Sometimes, for some reason, people ask me things about my work and about myself…
I was crazy honored to speak with two of my favorite writers, Charlie Jane Anders and Annalee Newitz, on their magnificent podcast “Our Opinions are Correct.” Which, if you’re not subscribed to, correct that mistake immediately!
Episode 84, “The Eldritch Horror of Gentrification,” is out now. An incredible opportunity to talk with two brilliant minds about an issue that obsesses me, and is at the heart of my new horror novel.
“Recently there’s been a rise in horror stories that deal with gentrification. We talk about real-life urban displacement, and the fictional tales that turn it into cosmic incursions and body-swapping nightmares. Plus, we talk to Sam J. Miller about his new novel The Blade Between, and how he used monsters to explore what happens when a small town in upstate New York gets taken over by urban hipsters and techies.”
I am super honored to have been part of the BBC4 radio documentary “Daughters of the North,” which looks at the North Pole through the lens of colonialism, imperialism, romanticization & empowerment.
I discuss my novel BLACKFISH CITY, which is set in the Arctic, as well as the power of storytelling to help us rethink our relationship to the world and shift the boundaries of what’s possible.
Also… I might be *slightly* losing my mind because I am a huge huge fan of the Inuk musician and author Tanya Tagaq, who is also interviewed in the documentary.
You can listen here, through the end of April 2021. Here are the full details:
Artist and poet Himali Singh Soin explores the North Pole as a mythologised space in literature.
Reading novels like Mary Shelley’s Frankenstein and Arthur Conan Doyle’s Captain of the Pole Star at school in India, the North Pole was portrayed to her as a blank, white, mysterious and uninhabited place. It was only later, travelling to Norway’s Svalbard archipelago and reading stories that placed the Arctic outside of the colonial imagination, that Himali started to challenge these images.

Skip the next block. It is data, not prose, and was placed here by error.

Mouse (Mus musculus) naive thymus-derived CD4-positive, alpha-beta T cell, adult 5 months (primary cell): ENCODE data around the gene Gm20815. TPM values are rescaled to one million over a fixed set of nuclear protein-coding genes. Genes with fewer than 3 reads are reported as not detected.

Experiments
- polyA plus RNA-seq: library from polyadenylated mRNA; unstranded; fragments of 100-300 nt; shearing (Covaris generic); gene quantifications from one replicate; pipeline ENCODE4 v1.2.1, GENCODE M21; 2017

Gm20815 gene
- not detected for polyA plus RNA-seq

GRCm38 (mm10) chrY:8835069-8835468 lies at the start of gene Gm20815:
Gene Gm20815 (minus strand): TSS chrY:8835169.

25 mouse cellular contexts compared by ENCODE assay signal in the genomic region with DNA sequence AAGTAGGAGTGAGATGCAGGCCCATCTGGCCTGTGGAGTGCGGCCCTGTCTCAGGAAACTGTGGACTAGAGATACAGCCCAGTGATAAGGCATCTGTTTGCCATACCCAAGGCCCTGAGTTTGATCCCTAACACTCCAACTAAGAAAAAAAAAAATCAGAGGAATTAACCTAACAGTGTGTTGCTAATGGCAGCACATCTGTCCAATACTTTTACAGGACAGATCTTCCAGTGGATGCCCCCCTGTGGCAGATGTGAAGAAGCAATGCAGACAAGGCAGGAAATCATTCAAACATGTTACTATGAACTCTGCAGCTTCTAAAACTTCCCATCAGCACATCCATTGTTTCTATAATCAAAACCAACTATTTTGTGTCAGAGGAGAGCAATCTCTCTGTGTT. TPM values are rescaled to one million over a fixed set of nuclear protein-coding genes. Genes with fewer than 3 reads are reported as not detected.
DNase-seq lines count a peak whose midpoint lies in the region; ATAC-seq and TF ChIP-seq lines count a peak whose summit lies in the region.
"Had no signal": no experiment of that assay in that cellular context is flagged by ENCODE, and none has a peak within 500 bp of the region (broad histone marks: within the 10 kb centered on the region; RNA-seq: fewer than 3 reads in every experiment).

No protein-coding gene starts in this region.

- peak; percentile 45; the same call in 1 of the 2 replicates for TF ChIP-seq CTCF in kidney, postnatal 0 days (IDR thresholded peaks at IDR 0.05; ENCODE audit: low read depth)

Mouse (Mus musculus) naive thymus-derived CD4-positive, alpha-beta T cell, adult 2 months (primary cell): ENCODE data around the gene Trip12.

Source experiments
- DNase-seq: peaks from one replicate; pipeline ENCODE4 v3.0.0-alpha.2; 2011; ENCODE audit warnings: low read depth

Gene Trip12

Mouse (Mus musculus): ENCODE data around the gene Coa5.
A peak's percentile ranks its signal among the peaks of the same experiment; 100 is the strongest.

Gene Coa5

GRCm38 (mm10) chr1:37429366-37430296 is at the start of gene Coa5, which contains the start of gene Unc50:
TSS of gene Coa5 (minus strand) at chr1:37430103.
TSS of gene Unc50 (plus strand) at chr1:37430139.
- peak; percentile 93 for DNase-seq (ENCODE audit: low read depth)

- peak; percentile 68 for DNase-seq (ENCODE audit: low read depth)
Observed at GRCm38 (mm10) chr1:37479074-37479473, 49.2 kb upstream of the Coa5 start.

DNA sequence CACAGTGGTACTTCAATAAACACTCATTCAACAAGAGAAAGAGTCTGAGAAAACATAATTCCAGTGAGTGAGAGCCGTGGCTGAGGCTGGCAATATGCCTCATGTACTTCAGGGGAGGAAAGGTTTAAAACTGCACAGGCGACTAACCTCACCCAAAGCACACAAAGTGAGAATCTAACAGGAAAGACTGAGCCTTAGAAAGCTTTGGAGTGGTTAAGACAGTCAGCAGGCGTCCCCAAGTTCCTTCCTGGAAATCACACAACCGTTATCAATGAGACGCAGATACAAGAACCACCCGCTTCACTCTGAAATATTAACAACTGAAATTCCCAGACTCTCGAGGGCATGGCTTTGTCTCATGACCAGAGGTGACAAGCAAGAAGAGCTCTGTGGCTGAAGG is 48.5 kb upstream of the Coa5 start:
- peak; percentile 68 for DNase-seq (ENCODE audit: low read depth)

In conversation with her father – the explorer and responsible tourism advocate Mandip Singh Soin – Himali discusses the consequences of mythologising this huge region of different lands and cultures at the top of the world. How has the North Pole of the literary imagination influenced how people behave in and towards the Arctic and its peoples?
Drawing a line from the Ancients, through Margaret Cavendish’s 17th century novel The Blazing World, to contemporary literature, she considers how the North Pole holds a multitude of powerful stories that affect everyone in our entangled world.
Featuring Michael Bravo from the Scott Polar Research Institute and Department of Geography, Cambridge; Professor Adriana Craciun, Boston University; and authors Tanya Tagaq and Sam J. Miller.
Readings by Deborah Shorinde
Science historian: Alexis Rider
Excerpt(s) from Split Tooth by Tanya Tagaq, Copyright © 2018
Excerpts of music by David Soin Tappeser, Score for string quartet, ‘we are opposite like that’, a film by Himali Singh Soin, 2019
Photo credit: we are opposite like that, 2017-2022. Courtesy of Himali Singh Soin.
Produced by Andrea Rangecroft
A Falling Tree production for BBC Radio 4
Charlie Jane Anders, one of my very favorite contemporary science fiction writers, was kind enough to include me in an awesome new article over at Tor.com, talking about why serious sci-fi needs to grapple with climate change.
It’s a great article, and discusses some of my favorite books of the past few years, by writers I adore like Cindy Pon and N.K. Jemisin.
Here’s some of what I had to say:
“With Blackfish City, I wanted to paint a realistically terrifying picture about how the world will change in the next hundred years, according to scientists,” says Miller—a picture which includes the evacuation of coastal cities, wars over resources, famines, plague, and infrastructure collapse. “But I also wanted to have hope, and imagine the magnificent stuff we’ll continue to create. The technology we’ll develop. The solutions we’ll find. The music we’ll make.”